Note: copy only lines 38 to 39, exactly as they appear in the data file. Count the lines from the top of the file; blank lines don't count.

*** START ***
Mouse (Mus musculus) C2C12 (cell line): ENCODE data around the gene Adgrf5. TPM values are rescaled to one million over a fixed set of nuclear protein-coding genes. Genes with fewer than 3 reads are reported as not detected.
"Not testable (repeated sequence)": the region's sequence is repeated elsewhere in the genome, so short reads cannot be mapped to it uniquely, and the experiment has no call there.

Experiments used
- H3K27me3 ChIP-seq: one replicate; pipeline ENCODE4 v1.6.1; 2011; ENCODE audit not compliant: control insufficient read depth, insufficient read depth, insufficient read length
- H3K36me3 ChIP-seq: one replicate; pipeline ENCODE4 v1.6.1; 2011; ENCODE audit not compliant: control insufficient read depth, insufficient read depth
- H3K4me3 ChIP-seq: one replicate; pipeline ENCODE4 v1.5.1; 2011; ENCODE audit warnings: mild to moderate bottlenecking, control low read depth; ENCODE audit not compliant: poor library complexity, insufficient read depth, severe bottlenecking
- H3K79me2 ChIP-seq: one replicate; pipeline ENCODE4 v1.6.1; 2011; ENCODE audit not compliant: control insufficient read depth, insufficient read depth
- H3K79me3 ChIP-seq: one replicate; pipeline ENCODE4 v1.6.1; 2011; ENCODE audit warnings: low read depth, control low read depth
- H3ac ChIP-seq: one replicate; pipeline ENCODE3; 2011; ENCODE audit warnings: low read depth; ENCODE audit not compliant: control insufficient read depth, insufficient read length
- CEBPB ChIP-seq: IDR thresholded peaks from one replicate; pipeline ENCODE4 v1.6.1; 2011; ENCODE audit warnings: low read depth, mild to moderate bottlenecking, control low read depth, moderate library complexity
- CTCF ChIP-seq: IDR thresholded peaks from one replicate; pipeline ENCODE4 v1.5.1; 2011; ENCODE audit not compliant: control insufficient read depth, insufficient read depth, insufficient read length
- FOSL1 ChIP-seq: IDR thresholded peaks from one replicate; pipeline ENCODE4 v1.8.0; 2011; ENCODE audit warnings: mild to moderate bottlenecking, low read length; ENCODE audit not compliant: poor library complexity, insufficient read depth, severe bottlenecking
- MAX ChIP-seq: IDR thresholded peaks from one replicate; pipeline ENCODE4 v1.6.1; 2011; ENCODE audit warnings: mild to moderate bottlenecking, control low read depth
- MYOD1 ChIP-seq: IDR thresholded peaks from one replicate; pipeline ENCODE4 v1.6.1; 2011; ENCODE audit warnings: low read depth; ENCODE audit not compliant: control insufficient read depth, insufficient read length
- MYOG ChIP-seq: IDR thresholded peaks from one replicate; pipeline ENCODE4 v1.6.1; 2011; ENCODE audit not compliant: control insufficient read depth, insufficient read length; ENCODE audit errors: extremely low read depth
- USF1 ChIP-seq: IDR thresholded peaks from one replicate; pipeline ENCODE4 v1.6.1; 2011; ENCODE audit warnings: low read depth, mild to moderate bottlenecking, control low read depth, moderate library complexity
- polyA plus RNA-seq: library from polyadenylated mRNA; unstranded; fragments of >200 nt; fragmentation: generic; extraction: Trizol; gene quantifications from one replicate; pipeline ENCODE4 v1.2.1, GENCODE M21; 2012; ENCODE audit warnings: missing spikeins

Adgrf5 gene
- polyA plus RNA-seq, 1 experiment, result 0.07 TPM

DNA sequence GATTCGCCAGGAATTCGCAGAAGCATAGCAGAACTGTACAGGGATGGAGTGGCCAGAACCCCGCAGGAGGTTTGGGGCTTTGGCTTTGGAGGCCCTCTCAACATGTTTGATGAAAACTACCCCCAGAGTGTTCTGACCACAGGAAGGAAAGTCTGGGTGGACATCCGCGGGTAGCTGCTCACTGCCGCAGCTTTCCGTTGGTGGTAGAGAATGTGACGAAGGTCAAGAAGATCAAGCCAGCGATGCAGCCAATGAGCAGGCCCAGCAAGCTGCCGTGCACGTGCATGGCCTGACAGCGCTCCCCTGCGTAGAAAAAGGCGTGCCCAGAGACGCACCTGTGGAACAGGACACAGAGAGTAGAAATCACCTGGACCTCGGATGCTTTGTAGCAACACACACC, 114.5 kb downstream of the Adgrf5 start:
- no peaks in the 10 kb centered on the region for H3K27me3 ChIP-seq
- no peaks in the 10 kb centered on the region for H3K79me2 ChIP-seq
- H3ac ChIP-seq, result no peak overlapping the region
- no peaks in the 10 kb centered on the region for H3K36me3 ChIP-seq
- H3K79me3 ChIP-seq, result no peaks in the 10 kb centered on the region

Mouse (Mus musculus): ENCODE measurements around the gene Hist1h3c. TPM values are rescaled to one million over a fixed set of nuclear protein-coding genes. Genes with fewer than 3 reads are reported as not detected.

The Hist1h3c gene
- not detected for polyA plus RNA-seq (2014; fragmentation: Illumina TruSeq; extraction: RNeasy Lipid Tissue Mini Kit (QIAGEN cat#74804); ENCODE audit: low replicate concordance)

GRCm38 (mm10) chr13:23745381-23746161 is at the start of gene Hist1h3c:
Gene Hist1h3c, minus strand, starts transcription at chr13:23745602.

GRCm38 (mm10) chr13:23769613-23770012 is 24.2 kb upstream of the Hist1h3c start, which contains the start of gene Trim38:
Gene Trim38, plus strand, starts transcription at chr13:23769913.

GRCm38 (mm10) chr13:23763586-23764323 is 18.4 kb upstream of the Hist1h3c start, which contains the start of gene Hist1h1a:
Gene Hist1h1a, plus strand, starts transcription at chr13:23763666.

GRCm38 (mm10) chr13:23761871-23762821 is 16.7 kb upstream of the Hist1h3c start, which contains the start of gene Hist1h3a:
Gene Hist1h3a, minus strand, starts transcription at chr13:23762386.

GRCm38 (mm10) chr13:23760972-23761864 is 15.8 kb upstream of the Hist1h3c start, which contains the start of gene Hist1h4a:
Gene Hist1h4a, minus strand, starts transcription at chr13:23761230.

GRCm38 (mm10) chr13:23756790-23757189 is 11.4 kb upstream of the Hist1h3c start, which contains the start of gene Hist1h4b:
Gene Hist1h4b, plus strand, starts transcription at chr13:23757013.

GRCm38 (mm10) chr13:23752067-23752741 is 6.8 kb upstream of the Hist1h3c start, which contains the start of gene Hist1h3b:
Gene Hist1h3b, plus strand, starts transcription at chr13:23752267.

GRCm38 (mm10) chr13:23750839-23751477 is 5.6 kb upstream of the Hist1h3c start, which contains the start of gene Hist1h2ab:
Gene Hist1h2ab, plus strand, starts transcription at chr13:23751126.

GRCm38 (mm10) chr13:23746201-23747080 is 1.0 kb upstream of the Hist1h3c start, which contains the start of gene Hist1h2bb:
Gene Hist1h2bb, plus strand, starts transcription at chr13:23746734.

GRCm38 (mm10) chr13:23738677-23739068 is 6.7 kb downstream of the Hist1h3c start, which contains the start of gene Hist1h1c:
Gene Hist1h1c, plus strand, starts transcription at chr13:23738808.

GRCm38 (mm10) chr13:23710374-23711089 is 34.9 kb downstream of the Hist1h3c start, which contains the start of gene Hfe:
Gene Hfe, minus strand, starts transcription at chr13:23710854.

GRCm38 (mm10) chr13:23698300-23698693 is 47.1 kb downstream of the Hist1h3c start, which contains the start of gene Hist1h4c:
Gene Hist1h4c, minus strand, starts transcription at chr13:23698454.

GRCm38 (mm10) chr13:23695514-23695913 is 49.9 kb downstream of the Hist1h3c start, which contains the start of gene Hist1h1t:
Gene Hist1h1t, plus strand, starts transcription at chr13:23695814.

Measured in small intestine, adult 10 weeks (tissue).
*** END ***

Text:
Gene Hist1h4a, minus strand, starts transcription at chr13:23761230.

GRCm38 (mm10) chr13:23756790-23757189 is 11.4 kb upstream of the Hist1h3c start, which contains the start of gene Hist1h4b: